This repository is already included in the Kubeapps Hub and we will provide the same cadence in updates and user support as we have done for the stable repository during the last years.

How to use the Bitnami charts repository

The installation instructions are very similar to the older ones. The main change is that you must first add the bitnami repository to your local Helm installation with the “helm repo add” command and use this repository when installing a specific chart:

$ helm repo add bitnami

$ helm install my-release bitnami/<chart> # Helm 3

$ helm install --name my-release bitnami/<chart> # Helm 2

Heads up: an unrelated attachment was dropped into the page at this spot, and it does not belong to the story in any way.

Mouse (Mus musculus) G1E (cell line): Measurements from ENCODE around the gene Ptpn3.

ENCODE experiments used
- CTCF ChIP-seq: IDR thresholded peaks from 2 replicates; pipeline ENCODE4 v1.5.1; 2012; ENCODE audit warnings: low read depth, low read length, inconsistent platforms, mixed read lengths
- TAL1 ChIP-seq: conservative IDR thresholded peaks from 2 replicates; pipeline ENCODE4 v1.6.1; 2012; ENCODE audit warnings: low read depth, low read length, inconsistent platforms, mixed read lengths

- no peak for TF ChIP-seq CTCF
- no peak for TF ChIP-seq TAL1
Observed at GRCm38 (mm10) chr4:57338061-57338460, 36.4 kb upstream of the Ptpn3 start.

How to contribute to the Bitnami charts repository?

Going forward, any new issues or pull requests (PRs) related to Bitnami’s charts should be created in the Bitnami GitHub repository. Likewise, we will redirect to that repository all the Issues and PRs that were created in the stable repository before the date of the transition.

We are open to accepting new chart contributions in the Bitnami repository. Such charts will be integrated into our release pipeline, which implies that they will benefit from automatic updates for container images, daily testing, CVE scanning, etc. If you want to submit a new chart, don’t hesitate to create a new PR!

We will also be happy to answer your questions about this change! Post them to this issue thread opened in the stable repository. This thread also has information about the reasons for this transition and how to follow up on the process.